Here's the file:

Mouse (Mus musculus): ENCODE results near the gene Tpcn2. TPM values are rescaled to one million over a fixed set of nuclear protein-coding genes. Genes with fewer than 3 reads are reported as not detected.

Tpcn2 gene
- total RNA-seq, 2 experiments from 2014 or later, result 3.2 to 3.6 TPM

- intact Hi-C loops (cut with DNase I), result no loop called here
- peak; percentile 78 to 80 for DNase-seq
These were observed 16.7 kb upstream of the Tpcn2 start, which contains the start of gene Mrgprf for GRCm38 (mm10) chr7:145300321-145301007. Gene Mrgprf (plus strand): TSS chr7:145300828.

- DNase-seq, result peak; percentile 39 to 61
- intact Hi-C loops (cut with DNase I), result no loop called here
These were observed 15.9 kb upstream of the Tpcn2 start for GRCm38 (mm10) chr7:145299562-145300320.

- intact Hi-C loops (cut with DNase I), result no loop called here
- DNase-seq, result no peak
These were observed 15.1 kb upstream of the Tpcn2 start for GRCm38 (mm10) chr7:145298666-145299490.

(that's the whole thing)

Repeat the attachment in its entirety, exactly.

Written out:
Mouse (Mus musculus): ENCODE results near the gene Tpcn2. TPM values are rescaled to one million over a fixed set of nuclear protein-coding genes. Genes with fewer than 3 reads are reported as not detected.

Tpcn2 gene
- total RNA-seq, 2 experiments from 2014 or later, result 3.2 to 3.6 TPM

- intact Hi-C loops (cut with DNase I), result no loop called here
- peak; percentile 78 to 80 for DNase-seq
These were observed 16.7 kb upstream of the Tpcn2 start, which contains the start of gene Mrgprf for GRCm38 (mm10) chr7:145300321-145301007. Gene Mrgprf (plus strand): TSS chr7:145300828.

- DNase-seq, result peak; percentile 39 to 61
- intact Hi-C loops (cut with DNase I), result no loop called here
These were observed 15.9 kb upstream of the Tpcn2 start for GRCm38 (mm10) chr7:145299562-145300320.

- intact Hi-C loops (cut with DNase I), result no loop called here
- DNase-seq, result no peak
These were observed 15.1 kb upstream of the Tpcn2 start for GRCm38 (mm10) chr7:145298666-145299490.